Technology, perhaps, may be the most accurate gauge of an appropriate leadership cycle (in fact, the hype cycle graph on this page could easily depict a leadership cycles as well). A current leader cannot predict what future problems will emerge, and similarly cannot predict what solutions will become available to address them. Awakened leaders are humble enough to understand that the future of their businesses rely on future problem-solvers, not themselves.

Detachment: A gift of the awakened aging process is personal power, without which founders and CEOs will grip tightly to control and dominance. Future leaders must be cultivated through trust, delegation, and respect. Current leaders must be impeccably strategic about which projects they are willing to teach and which are uncompromisable. Future leaders need a space to grow into that embraces failure and learning, without fear of retribution for perceived competition with current leadership. This is only truly possible when current leaders detach from their version of perfection and embrace an unknown, elegant solution that will come from someone else. With an unshakeable sense of personal power, founders and CEOs need not worry about threats to their organizational power. Instead they can welcome—even invite—challengers.

The conscious alternative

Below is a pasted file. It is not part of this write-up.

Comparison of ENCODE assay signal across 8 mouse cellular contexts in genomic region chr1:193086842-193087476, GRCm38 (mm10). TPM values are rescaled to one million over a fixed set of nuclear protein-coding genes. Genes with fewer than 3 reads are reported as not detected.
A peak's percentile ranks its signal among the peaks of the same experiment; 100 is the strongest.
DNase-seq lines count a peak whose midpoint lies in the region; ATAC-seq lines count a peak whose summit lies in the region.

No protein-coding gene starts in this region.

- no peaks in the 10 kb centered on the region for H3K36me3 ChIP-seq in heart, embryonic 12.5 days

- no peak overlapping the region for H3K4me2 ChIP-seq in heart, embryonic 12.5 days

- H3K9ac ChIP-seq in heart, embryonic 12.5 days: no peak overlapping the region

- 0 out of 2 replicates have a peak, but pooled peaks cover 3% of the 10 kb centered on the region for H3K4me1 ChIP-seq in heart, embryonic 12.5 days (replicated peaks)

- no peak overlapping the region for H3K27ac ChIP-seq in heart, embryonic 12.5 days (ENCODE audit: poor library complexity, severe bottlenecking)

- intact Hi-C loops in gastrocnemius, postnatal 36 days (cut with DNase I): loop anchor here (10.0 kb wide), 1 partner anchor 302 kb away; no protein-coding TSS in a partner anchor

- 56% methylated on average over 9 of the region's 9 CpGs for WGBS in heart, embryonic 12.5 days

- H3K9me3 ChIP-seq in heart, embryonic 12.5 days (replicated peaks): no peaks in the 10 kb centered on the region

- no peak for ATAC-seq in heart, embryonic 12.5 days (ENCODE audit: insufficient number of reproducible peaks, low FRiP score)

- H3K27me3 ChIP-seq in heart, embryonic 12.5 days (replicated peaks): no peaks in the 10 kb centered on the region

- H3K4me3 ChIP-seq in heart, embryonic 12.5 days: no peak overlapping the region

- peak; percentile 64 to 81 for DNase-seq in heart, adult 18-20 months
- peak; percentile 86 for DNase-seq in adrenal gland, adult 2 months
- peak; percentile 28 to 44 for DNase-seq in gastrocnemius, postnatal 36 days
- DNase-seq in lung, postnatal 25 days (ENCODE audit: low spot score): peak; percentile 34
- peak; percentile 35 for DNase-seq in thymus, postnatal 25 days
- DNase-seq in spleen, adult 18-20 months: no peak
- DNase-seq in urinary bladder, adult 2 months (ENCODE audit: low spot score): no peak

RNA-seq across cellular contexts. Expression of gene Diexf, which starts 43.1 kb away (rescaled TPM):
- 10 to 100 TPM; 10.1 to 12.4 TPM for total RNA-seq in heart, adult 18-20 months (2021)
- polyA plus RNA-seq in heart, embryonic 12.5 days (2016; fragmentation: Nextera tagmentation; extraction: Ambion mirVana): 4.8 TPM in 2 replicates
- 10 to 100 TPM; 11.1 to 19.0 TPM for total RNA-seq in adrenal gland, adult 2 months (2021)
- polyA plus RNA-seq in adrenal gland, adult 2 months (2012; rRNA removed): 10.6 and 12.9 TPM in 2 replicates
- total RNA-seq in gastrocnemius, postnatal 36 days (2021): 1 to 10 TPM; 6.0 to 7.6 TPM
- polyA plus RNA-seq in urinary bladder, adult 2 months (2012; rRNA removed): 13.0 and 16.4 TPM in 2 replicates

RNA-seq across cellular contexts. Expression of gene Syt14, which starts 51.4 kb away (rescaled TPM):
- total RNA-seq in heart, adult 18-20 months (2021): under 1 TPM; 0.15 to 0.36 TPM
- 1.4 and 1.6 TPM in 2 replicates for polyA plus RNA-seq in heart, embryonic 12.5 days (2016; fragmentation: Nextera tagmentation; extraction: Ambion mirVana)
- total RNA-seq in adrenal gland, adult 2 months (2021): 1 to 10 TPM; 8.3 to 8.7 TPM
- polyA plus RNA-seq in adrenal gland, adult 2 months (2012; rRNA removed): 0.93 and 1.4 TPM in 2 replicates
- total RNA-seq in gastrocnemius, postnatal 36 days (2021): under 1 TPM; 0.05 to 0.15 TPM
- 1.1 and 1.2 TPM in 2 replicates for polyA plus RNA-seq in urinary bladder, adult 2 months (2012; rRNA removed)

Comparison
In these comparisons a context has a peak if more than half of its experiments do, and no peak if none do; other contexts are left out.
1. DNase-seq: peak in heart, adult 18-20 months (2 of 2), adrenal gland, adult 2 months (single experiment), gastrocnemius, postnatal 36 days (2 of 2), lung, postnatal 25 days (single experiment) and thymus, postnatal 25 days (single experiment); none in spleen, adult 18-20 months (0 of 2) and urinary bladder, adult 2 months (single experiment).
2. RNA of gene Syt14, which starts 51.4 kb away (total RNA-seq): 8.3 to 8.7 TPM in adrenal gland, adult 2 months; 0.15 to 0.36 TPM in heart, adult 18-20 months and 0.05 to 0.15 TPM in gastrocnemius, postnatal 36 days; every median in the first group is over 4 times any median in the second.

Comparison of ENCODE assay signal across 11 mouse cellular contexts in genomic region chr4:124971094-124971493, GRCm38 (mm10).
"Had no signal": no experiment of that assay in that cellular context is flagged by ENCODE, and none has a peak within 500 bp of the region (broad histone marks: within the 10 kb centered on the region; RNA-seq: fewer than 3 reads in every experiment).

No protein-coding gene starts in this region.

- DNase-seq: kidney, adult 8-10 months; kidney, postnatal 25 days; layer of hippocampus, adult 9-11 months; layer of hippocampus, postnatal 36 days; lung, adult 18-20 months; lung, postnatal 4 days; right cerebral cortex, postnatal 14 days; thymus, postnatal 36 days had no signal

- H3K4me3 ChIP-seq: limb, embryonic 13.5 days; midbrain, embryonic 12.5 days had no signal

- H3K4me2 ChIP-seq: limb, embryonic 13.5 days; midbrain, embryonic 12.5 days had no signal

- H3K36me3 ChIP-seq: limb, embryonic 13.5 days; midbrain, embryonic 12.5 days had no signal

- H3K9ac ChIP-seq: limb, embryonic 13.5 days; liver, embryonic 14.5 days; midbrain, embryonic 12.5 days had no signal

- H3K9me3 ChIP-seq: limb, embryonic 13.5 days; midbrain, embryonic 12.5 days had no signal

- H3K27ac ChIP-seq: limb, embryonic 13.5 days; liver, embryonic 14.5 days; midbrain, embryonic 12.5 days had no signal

From these qualitative obstacles stem quantitative ones, to complicate matters. If a business leader isn’t willing to detach, embrace aging, or accept death, s/he is unlikely to dedicate the capital needed to attract and cultivate future leaders. Furthermore, s/he is likely to spend more money on outside advisors to help fill the skills gap as s/he moves further and further away from relevance, which could impact not only business model efficiency but also employee morale. If, on the other hand, s/he is willing to take these leaps toward awakened leadership—and believe me, they are not easy—s/he will position the company well for attracting funding and talent. Investors and lenders often request a written succession plan to demonstrate long-term viability, and future leaders want to know there is a pathway for professional growth.

I have been inspired most by leaders who pass the torch at the height of their careers. When they do, they have the capacity to usher the organization through a thoughtful CEO search—and they set an example in humility by publicly acknowledging that others are better equipped to lead. But perhaps most importantly, they demonstrate that rotation of leadership not only mitigates business risk through the simple, timeless concept of diversification, but it is also written into the fabric of America as a founding, bipartisan ideal.

Risa Blumlein

Risa Blumlein has led and advised nonprofits for 14 years and is delighted to serve the Social Venture Network community as Finance Director. She volunteers with the Nonprofit Overhead Project, the SF Bicycle Coalition, and SOCAP, and serves on the finance committee of the SF Wholesale Produce Market. Risa enjoys writing on Evox and Medium as @TheEmoBiz, a question-asking blogger exploring the juicy and provocative intersection of emotion and business.